31-year-old NRI heralds silent agricultural revolution in India
Rikin Gandhi, a 31-year-old Indian-American who'd never seen an Indian village till 2006, is now heading a pan-India movement called Digital Green that sees farmers across 2,000 villages shoot videos of best seeding and farming practices they employ and screen them to fellow villagers every fortnight.
Till date, these empowered farmers have shot 2,600 such videos, which have also received a million hits on YouTube. Gandhi, whose story is now being featured on a BBC World News show called Digital Indians , tells Dhiman Chattopadhyay about the silent revolution he and his mates are ushering in and his organisation’s future plans
For someone who today is championing the cause of how to make the most of what’s on the ground, Rikin Gandhi spent a lot of his childhood and teenage years looking up at the stars. Gandhi, who grew up in New Jersey (his parents moved to the US before he was born), remembers cutting out articles on astronauts from the Philadelphia Inquirer. In fact, after getting his license to fly, he applied for a pilot’s job with the US Navy to get on to the space shuttle programme.
But fate had other plans. A minor eye problem, which needed corrective laser surgery, meant he ended up joining Oracle instead. And it was during his college and early work years that he figured he could do a lot more on earth than he could in space!
Given that your chilhood visits to India were limited to annual visits to your extended family in Mumbai and Ahmedabad, how did you get interested in rural India and the plight of farmers?
Some of my friends from Oxford had come to India to work on a biodiesel project in 2006. They figured I would be a good guy to have in their project and I agreed, just for the heck of it. It was my first brush with rural India in Beed district. Meanwhile, I’d been reading up about astronauts and I discovered that after returning to Earth, many of them became teachers, farmers and did things that helped life on Earth! The project did not do too well but I ended up being hired by Microsoft India to research on technology for emerging markets.
But then you started Digital Green on your own. Was it easy for someone who grew up in the US, to helm a project in rural India?
Microsoft in Bangalore had a research lab. Luckily they were looking at technology for the emerging markets at the time including ways to improve agricultural produce. Digital Green was born to help farmers across India share best practices knowledge through video footage. Today we have offices in Delhi, Hyderabad, Bhubaneshwar, Bhopal and Bangalore and reach out to nearly 1,50,000 farmers in over 1,000 villages.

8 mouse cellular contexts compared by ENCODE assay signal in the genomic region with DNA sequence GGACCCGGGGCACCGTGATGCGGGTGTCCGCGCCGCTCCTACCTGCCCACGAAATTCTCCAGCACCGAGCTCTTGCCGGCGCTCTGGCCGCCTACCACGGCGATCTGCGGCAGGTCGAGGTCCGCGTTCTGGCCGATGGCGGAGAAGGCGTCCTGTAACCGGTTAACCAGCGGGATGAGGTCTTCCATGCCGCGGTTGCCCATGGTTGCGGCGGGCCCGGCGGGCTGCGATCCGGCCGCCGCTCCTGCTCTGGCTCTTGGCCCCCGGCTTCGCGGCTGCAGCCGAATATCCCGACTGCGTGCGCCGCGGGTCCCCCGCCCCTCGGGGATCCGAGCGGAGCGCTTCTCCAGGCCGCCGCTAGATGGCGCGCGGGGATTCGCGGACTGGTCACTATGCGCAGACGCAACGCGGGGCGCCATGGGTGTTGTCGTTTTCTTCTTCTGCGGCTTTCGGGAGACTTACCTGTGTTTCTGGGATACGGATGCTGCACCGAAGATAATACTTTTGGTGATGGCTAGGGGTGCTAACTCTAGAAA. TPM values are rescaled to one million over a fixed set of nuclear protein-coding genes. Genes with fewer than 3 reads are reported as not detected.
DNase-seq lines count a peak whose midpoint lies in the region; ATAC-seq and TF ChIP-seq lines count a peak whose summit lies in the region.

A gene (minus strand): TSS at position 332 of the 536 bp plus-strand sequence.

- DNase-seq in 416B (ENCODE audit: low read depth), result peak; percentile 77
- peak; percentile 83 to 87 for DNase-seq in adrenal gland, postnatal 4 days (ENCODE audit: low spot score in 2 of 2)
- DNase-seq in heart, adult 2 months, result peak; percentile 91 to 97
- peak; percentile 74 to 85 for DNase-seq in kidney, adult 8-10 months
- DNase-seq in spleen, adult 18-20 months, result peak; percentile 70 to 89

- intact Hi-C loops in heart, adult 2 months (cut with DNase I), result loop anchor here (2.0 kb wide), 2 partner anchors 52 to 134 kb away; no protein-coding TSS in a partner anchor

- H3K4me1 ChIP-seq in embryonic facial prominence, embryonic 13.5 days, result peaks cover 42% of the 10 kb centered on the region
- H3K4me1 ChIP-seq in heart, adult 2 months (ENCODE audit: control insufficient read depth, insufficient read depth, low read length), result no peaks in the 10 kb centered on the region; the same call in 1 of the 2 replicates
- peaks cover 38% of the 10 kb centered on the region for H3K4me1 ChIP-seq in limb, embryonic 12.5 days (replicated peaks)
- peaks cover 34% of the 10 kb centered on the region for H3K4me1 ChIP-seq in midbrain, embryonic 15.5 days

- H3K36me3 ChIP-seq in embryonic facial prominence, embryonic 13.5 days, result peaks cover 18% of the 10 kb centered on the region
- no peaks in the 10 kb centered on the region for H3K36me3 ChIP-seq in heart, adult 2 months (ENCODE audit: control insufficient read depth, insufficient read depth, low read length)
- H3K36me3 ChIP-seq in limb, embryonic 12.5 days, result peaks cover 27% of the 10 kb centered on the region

How does Digital Green Work?
We partner with different NGOs and government departments in various states and then train between four and six farmers in each district, to become community filmmakers. No, honestly! We train a few handpicked farmers in each district, to make and show short videos where they record their problems, share solutions and highlight success stories. They are given handheld, battery- operated cameras to shoot and handheld pico projectors to show the videos to small groups of people in electricity-starved villages. The job of my team is to ensure that each film is technically sound. Believe it or not, we already have a bank of 2,600 videos, which are being shown to farmers across seven states. As a rule, our partnering NGOs or concerned government departments also follow up to see whether a film that has been shown in a village, say a month back, has brought about desired changes in their lives.
So have the videos had the desired effect so far?
Our data shows that 41 per cent of the farmers, who watched any of these videos in the last two months, have adopted at least one of the best practices they have seen. More than half the people watching these videos are women. We show region-specific films in each of these villages every fortnight. We have reached out to 2,000 villages till now and hope to touch 10,000 villages by 2015. The videos are in 20 different languages. We have also set up an online video library where all these videos are categorised according to climate conditions, stages of farming, kind of produce and other sub categories.
Did you have any special method to get the farmers to watch these videos?
The videos are by the farmers, for the farmers. They are demonstrative, have interviews and are often laced with local music. They showcase the farmer as the protagonist, producer and exhibitor, increase their status and empower them with new tools. More importantly, they help in sharing farming technologies. We call the videos the Pop Idol for farmers. They talk about elementary questions that often cloud farmers’ minds: How do you select a crop? How do you prepare your land and nursery beds? How do you transplant crops? How do you remove weeds to get a healthier crop?
So what’s next?
Like I said, we aim to reach out to 10,000 villages across more states by 2015. Our video library is getting larger and different NGOs and government departments are now picking up these videos and making similar ones to suit farmers in their home districts/states. Our aim is to make sure every farmer in every village of India can share their success stories so that each of them help others in another part of the country, improve their agricultural productivity and become happier and more prosperous farmers.
What about your dreams of being an astronaut?
That’s on hold for now. There are far more critical things to do right here on Earth. BBC World News show, Digital Indians series, tells stories of five successful technological innovators and explores their distinct connections with India. Other than Gandhi, the 10-minute episodes, being shown between hourly newscasts since October 2, profile the likes of Nandan Nilekani, Ben Gomes, Ruchi Sanghvi and Sanjeev Bikhchandani